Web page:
How to get started on Twitter

I’ve been helping a friend out publicising a blog ( and obviously, one of the first tools I suggested was twitter. Well, obvious to me. It’s taken this for me to realise, I actually take for granted how much I’ve learnt about promoting and PR through social media. And for someone that hasn’t been taught it before, it can seem very overwhelming. I had an awful lot of help all that time ago with both my personal twitter account and BU Trampolining’s, so I figured the least I could do was put it up here for everyone else to see.

So firstly, the thing you have to know and understand on Twitter, whether it’s for you or a client. It does not happen overnight. You need to build up an audience, which takes time and effort. It’s the age old YOU GET OUT WHAT YOU PUT IN. I’m ignoring other social media platforms for the moment, because let’s face it, Twitter is better.
  • For a business or brand, do not jump on the bandwagon and think you must have a twitter account because everyone else does. You need to work out if your audience; both consumers and customers use twitter. If they don’t...  it’s all pointless and a waste of your time.
  • Fill out your bio – out of principle, I won’t follow people with no bio, as I have no idea who they are or what they’re likely to tweet about.
  • Find like-minded people on twitter: -
    • Again, another thing I say off the top of my head, expecting people to understand exactly what that is and how to do it.
    • So, as an example, I’m a PR student, so I would search for other PR students, PR agencies, press offices, companies of interest, PR magazines and particular key figures in the industry.
    • You can search in twitter itself, not that this is brilliant if you’re searching for their bio rather than name. – “PR student” as opposed to “Jessica North”
    • You can search in google or other search engines.
    • Check websites of companies, key figures, magazines, blogs etc. Most will have a link to their twitter account. 
    • Search for relevant lists. Use sites like or
    • When you find someone relevant, search who they follow and their lists
  • Hashtag words... again foreign language to some. Anything that people are also likely to be tweeting about or key words.
    • You can hashtag something by simply putting the #in front of a word.
    • They were created to group similar tweets together
    • You can keep up to date and join in conversations by using these.
  • Tweet pictures and links.. these are the most likely to get retweeted. And yes, that is a good thing. Retweeting will send your profile and that tweet into a foreign audience.
  • Upload a profile picture, and make sure it’s relevant to you or your brand.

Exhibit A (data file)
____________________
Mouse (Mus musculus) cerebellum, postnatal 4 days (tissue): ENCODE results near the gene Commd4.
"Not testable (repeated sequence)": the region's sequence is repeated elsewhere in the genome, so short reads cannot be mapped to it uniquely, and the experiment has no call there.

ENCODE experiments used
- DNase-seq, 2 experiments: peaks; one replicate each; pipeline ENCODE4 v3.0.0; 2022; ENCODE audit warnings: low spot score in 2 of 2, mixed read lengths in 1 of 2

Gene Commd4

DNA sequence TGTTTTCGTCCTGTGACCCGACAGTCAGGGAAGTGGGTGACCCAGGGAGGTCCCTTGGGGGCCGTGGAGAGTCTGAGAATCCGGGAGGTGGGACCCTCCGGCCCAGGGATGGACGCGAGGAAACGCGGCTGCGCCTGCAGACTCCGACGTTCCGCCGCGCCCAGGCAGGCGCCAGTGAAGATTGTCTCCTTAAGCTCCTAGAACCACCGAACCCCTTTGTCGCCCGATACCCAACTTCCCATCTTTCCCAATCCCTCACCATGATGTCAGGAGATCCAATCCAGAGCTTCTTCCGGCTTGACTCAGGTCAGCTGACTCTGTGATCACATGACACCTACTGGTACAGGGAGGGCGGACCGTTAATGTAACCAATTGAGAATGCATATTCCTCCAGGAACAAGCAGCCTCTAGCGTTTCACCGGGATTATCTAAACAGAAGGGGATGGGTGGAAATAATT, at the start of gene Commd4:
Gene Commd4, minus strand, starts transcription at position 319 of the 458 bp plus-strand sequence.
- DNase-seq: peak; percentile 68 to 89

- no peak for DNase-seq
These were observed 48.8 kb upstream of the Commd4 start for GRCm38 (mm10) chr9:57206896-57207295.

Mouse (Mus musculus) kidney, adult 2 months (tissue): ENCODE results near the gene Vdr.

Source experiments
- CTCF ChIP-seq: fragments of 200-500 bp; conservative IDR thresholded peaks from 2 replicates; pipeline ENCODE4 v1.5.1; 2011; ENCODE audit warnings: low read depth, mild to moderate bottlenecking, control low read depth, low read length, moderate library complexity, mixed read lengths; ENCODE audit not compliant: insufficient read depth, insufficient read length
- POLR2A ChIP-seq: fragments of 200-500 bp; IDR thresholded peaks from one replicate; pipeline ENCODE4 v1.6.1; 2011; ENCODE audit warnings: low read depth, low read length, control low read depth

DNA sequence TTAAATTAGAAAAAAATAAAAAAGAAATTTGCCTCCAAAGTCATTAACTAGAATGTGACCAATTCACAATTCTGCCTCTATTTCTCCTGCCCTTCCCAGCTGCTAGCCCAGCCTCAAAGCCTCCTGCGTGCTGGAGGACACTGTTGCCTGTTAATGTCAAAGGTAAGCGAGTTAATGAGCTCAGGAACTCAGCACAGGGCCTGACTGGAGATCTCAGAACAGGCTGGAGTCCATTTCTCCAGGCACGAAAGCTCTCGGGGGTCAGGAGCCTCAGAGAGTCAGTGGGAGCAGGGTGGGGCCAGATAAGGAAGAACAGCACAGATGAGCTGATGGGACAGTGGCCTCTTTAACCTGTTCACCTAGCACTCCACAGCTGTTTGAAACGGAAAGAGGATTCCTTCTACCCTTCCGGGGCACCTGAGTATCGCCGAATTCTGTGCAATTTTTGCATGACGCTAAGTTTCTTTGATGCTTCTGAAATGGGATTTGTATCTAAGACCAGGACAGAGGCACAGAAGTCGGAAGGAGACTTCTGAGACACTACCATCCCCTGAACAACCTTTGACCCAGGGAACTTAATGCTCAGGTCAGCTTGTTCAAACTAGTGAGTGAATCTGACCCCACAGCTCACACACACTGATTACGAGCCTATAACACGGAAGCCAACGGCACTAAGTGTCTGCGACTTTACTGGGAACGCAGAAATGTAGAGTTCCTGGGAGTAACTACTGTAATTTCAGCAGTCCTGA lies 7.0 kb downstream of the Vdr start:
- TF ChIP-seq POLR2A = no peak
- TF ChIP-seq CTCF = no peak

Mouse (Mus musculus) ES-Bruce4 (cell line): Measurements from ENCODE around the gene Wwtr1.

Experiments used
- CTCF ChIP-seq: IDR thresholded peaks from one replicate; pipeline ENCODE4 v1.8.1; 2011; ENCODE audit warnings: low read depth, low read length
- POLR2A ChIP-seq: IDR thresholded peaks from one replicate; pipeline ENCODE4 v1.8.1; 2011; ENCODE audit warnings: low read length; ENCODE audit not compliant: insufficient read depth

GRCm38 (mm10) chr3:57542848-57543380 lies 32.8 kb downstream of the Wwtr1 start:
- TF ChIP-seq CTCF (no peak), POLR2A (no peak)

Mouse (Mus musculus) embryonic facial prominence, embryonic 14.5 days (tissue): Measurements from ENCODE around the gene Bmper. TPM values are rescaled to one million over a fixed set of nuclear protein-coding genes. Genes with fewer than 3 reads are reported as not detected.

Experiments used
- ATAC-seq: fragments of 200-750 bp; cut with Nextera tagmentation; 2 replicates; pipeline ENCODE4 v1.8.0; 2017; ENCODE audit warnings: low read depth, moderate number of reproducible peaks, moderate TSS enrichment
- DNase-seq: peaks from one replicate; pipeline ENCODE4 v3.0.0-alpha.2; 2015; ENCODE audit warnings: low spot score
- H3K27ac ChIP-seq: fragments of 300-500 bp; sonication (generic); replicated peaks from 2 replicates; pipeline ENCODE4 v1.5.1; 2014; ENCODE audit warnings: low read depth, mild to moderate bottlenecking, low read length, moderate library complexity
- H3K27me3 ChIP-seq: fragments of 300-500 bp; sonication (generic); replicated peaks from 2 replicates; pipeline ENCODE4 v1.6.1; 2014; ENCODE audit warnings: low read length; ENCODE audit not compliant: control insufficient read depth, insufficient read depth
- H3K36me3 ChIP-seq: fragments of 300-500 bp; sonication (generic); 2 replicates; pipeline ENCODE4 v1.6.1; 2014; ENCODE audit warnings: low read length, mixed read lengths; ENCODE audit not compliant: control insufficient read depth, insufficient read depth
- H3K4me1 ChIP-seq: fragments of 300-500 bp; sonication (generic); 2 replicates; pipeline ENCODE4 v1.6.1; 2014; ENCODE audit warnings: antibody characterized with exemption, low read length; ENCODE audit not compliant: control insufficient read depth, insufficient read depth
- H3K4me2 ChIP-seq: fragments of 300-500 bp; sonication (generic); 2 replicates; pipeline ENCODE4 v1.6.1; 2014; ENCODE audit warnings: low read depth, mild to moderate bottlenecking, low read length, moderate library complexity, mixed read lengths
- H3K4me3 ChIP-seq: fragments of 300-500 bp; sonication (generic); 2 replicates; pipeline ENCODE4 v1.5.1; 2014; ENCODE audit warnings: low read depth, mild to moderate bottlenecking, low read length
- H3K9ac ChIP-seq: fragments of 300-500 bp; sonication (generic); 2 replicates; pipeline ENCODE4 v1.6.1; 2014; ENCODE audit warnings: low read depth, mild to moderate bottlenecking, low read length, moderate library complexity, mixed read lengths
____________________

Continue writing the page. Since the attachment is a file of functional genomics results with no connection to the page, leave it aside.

• Any long @ conversations will not encourage someone to follow you, so if the conversation goes past two or more replies, consider making the conversation private unless it is likely to benefit all your followers and potential followers.
  • Use Follow Fridays. #FF
    • Yet again, something I often forget to explain. Each Friday, write a tweet starting #FF and then list the people that you think others should follow. They will often retweet this and/or return the favour.
  • Put links to twitter absolutely everywhere. Your blog, your website, your email signature, facebook, linkedin, business cards, EVERYWHERE.
  • Tweet all the time.. you cannot tweet once a month and expect people to follow you, they will not be interested. It’s recommended that you balance tweets between personal, professional, however remember that if you tweet all the time – yes, spam, or if you tweet about nothing – you will lose followers.
  • Be conversational, engage with others, everytime you do this, your name will appear on their profile, creating the possibility for their followers to see your profile. The easiest way to do this is to ask a question/answer questions.
  • Matter – again, you’re probably thinking ‘what’. You need to get the balance right between personal and interest of others. If you tweet about yourself all day long, chances are people will get bored. You need to offer value to your tweets (information, education, entertainment, news, offers... etc)
  • Tweet in peak times, for most will be business hours and evening.
  • I got told to create my own background, which is easily done on photoshop. I have to say, I notice others with no unique background with high followers but it certainly adds more of a personal touch in my opinion.
  • I’m appalling at doing this as I mostly use twitter on my phone, however you SHOULD send people a message just to thank them for following you. This can start a conversation and ensure they maintain following you.

Again, please remember, it’s not just the number that counts – it’s who is following you. Only people with similar interests will remain following you. Please comment below with any further thoughts you have on building up twitter followers. If you’d like further advice on promoting blogs via Twitter, please see Darren Rowse's advice. 

Jessica North

Author & Editor

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